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"Have I got your attention, mister?" By the time you reach this line in Takashi Miike'sImprint, the answer will be a resounding, horrified "Yes!" This much-rumored-about episode of Showtime'sMasters of Horrorseries became notorious as the first installment to be denied an airing. Now that the hour-long episode is out on DVD, it's not difficult to see why the network balked (although on the other hand, if you have a series calledMasters of Horrorand you hire the outrageous Takashi Miike to helm a show, nobody should really be surprised). The story follows an American (Billy Drago) on a journey to a ghostly island bordello in Japan; he's searching for a girl he lost years before. The prostitute he meets has stories to tell--and they abound in incest, abortion, murder, and one of the grisliest torture scenes ever produced for a mainstream outlet.

Anybody familiar with Miike's films (Audition, Visitor Q) knows a couple of things about him: (1) there is no affront against civilized behavior he won't put on film, and (2) he's a heckuva filmmaker. Imprint confirms this, on both counts. The only weak spot is the English dialogue reading by the Japanese cast--and by Billy Drago, for that matter, although he does look very cool. The story may or may not make sense, but what stays with you are the pregnant, eye-filling images (cinematography by Toyomichi Kurita) and the truly shocking violence. It is really what the Masters of Horror series seems designed to do: give a director complete freedom to merge style with story. Take this to heart, oh ye of low nausea thresholds: Imprint will seriously mess you up. --Robert Horton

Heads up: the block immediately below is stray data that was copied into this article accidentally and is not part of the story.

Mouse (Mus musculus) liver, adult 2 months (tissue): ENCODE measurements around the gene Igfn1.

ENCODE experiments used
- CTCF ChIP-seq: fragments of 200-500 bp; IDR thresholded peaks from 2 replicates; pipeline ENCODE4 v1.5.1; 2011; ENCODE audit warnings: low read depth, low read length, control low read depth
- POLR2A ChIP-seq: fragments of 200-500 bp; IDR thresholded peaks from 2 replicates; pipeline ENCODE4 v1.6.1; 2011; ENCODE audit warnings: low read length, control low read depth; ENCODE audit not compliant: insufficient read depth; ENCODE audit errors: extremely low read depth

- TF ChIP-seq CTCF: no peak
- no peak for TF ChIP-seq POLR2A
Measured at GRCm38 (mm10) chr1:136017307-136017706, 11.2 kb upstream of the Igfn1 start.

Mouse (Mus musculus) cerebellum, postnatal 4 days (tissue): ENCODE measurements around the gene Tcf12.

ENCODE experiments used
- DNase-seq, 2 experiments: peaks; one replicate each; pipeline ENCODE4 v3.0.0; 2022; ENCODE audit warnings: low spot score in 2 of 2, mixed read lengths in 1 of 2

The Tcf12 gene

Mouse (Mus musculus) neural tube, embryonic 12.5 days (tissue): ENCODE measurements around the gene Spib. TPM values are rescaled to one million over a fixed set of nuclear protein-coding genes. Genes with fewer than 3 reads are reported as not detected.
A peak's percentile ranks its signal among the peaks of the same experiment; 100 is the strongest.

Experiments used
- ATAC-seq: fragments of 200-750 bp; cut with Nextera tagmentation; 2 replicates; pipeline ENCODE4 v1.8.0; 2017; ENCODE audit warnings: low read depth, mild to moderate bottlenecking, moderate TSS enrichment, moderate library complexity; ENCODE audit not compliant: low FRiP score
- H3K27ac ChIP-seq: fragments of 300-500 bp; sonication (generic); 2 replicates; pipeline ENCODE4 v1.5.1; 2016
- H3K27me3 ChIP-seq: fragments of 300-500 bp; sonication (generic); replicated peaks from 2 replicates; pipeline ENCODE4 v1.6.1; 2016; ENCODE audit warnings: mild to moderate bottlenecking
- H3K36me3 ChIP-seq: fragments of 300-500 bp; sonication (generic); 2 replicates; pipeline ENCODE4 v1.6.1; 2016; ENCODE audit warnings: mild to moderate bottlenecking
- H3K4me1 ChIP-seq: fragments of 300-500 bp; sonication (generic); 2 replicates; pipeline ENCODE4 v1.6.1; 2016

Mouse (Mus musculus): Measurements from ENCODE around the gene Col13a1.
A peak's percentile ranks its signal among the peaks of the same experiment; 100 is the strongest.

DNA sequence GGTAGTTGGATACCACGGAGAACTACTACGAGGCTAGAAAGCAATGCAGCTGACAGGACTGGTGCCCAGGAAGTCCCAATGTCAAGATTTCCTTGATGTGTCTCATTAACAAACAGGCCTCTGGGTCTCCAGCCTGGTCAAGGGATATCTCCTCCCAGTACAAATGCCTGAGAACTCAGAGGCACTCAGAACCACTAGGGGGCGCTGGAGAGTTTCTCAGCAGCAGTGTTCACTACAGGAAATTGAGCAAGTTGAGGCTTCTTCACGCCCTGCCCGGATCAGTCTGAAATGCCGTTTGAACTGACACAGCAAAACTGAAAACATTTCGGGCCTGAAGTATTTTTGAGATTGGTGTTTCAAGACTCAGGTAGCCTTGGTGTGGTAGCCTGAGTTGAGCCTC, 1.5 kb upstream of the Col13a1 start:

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CastBilly Drago, Youki Kudoh, MichiƩ, Toshie Negishi, Shiho Harumi
DirectorTakashi Miike
Screen WriterMick Garris, Daisuke Tengan, Shimako Iwai
DVD Release Date:  September 26, 2006
Runtime:  63 minutes
Studio:  Starz / Anchor Bay
What's your opinion on Masters of Horror - Imprint (2005)?
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More Masters of Horror - Imprint (2... reviews
review by . October 07, 2008
posted in Movie Hype
This film had me on the edge and that's a good thing. I personally think `Imprint' plays out like a dozen Takashi Miike movies rolled into one. On the visual side, this is possibly his most polished film to date, and is one of the better looking Masters of Horror episodes. More art than splatter, the style of Imprint has more in common with Miike's segment in Three... Extremes, with gorgeous cinematography, lighting and framing that most of the Masters of Horror episodes were sadly lacking.      …
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